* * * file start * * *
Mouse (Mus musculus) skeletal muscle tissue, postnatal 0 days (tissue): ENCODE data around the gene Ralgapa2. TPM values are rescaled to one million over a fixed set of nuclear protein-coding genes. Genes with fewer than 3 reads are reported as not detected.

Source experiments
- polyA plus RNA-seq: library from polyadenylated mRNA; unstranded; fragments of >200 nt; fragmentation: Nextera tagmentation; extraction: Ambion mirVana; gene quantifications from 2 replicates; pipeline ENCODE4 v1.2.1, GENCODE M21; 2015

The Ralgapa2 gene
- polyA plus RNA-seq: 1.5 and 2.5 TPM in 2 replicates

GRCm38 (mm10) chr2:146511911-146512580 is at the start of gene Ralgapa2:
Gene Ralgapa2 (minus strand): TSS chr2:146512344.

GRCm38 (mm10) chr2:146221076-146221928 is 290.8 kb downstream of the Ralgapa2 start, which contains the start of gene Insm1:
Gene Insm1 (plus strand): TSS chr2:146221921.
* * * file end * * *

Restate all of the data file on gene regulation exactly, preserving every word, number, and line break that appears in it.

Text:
Mouse (Mus musculus) skeletal muscle tissue, postnatal 0 days (tissue): ENCODE data around the gene Ralgapa2. TPM values are rescaled to one million over a fixed set of nuclear protein-coding genes. Genes with fewer than 3 reads are reported as not detected.

Source experiments
- polyA plus RNA-seq: library from polyadenylated mRNA; unstranded; fragments of >200 nt; fragmentation: Nextera tagmentation; extraction: Ambion mirVana; gene quantifications from 2 replicates; pipeline ENCODE4 v1.2.1, GENCODE M21; 2015

The Ralgapa2 gene
- polyA plus RNA-seq: 1.5 and 2.5 TPM in 2 replicates

GRCm38 (mm10) chr2:146511911-146512580 is at the start of gene Ralgapa2:
Gene Ralgapa2 (minus strand): TSS chr2:146512344.

GRCm38 (mm10) chr2:146221076-146221928 is 290.8 kb downstream of the Ralgapa2 start, which contains the start of gene Insm1:
Gene Insm1 (plus strand): TSS chr2:146221921.